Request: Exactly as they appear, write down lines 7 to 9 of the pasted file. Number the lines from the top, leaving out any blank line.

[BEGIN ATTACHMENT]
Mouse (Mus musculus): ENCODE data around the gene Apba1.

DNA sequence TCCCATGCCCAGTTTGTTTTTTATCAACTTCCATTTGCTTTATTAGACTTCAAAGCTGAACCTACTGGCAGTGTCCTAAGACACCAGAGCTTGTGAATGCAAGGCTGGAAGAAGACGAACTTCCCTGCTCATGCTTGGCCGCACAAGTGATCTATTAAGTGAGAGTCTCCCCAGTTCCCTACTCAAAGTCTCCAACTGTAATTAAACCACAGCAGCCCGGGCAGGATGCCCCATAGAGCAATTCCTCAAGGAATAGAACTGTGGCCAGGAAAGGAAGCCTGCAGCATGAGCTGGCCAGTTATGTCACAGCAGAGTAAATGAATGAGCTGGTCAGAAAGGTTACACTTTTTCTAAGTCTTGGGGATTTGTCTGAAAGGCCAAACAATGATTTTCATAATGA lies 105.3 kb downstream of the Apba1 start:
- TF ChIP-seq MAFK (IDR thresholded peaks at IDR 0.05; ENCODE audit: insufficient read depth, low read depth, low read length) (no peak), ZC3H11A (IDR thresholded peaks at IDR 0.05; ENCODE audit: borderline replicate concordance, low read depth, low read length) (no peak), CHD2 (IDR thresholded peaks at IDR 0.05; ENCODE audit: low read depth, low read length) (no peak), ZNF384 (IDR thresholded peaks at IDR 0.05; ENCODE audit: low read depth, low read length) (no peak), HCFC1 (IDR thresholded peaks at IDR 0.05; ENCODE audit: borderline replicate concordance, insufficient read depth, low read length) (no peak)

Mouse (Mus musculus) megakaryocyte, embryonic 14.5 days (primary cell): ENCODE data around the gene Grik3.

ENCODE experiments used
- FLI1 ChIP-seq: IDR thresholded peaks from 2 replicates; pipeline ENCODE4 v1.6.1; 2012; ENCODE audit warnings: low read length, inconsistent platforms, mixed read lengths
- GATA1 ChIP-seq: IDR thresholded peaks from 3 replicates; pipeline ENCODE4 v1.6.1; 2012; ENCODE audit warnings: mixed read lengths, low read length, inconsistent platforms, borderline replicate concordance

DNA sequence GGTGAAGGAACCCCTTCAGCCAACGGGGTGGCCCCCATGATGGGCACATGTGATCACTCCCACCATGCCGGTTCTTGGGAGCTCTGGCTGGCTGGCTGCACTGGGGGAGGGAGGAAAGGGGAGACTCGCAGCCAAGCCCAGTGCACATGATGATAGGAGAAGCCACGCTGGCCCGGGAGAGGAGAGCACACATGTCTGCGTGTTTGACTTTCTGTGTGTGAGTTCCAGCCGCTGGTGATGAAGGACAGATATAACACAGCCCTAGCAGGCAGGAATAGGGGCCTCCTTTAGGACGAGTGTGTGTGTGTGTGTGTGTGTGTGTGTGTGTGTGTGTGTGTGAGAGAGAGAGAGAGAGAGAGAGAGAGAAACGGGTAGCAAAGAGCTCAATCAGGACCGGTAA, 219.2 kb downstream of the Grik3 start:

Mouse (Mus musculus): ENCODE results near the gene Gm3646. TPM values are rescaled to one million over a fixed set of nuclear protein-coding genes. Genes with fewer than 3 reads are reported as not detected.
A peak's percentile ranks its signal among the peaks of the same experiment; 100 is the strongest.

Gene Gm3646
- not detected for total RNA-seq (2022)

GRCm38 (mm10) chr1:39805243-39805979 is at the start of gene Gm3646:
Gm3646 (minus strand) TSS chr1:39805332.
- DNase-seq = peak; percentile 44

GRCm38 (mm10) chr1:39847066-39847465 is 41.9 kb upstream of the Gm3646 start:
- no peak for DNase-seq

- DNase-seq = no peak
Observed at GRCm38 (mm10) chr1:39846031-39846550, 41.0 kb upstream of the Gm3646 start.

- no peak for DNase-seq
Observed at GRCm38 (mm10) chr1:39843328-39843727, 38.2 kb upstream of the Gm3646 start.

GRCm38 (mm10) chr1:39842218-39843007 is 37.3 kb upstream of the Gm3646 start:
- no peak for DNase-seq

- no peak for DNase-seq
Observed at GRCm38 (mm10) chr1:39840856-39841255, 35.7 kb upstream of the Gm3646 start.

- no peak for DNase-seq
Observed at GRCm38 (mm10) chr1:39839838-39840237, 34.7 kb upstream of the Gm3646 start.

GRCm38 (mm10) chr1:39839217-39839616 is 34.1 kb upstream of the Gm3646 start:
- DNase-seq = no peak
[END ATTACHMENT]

- GATA1 ChIP-seq: IDR thresholded peaks from 3 replicates; pipeline ENCODE4 v1.6.1; 2012; ENCODE audit warnings: mixed read lengths, low read length, inconsistent platforms, borderline replicate concordance

DNA sequence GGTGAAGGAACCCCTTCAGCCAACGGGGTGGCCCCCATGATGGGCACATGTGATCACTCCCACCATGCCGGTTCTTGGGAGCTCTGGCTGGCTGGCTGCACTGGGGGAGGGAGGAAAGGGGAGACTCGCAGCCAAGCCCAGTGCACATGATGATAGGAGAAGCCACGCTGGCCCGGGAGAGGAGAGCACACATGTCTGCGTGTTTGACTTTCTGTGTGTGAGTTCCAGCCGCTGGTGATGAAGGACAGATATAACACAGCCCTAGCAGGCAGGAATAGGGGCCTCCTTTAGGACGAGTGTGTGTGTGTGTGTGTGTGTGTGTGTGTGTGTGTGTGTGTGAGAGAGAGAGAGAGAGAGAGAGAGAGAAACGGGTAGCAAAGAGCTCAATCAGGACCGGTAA, 219.2 kb downstream of the Grik3 start:

Mouse (Mus musculus): ENCODE results near the gene Gm3646. TPM values are rescaled to one million over a fixed set of nuclear protein-coding genes. Genes with fewer than 3 reads are reported as not detected.